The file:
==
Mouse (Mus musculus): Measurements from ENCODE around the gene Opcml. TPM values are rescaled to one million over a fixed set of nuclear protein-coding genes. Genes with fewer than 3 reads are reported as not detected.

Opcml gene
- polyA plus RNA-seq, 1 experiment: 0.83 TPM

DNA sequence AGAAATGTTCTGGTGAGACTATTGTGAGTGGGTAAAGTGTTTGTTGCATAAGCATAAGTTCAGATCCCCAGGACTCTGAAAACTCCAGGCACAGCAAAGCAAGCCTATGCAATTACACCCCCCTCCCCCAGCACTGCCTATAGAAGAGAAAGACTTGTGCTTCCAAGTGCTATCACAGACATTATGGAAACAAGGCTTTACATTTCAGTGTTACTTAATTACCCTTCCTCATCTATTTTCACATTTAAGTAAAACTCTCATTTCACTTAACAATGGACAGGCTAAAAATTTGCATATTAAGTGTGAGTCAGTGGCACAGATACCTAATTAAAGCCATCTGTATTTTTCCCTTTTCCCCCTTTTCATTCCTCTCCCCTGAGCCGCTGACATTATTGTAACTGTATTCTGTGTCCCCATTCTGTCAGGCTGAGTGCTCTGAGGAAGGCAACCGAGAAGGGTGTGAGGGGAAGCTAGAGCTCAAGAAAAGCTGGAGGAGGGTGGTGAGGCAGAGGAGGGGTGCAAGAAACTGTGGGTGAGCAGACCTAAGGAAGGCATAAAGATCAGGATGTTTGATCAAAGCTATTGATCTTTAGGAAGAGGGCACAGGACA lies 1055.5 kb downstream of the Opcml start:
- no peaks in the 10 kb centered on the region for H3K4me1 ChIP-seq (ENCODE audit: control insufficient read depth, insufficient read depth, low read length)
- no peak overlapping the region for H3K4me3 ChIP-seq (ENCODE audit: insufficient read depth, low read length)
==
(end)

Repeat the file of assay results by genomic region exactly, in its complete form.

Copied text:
Mouse (Mus musculus): Measurements from ENCODE around the gene Opcml. TPM values are rescaled to one million over a fixed set of nuclear protein-coding genes. Genes with fewer than 3 reads are reported as not detected.

Opcml gene
- polyA plus RNA-seq, 1 experiment: 0.83 TPM

DNA sequence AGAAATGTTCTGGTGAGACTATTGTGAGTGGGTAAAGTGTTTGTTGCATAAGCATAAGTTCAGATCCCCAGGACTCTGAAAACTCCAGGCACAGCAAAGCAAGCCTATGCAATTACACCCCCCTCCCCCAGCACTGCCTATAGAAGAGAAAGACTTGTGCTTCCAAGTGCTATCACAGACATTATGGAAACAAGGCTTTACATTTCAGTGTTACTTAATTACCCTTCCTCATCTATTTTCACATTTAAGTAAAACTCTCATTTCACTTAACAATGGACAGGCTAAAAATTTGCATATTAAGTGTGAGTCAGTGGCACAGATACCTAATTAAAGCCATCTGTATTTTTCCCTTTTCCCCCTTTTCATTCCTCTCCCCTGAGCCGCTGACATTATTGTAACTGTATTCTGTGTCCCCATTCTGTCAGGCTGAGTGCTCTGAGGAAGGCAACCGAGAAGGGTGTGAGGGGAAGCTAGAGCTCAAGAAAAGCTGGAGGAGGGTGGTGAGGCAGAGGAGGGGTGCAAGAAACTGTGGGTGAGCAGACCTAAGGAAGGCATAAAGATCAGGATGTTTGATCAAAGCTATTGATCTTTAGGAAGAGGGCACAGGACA lies 1055.5 kb downstream of the Opcml start:
- no peaks in the 10 kb centered on the region for H3K4me1 ChIP-seq (ENCODE audit: control insufficient read depth, insufficient read depth, low read length)
- no peak overlapping the region for H3K4me3 ChIP-seq (ENCODE audit: insufficient read depth, low read length)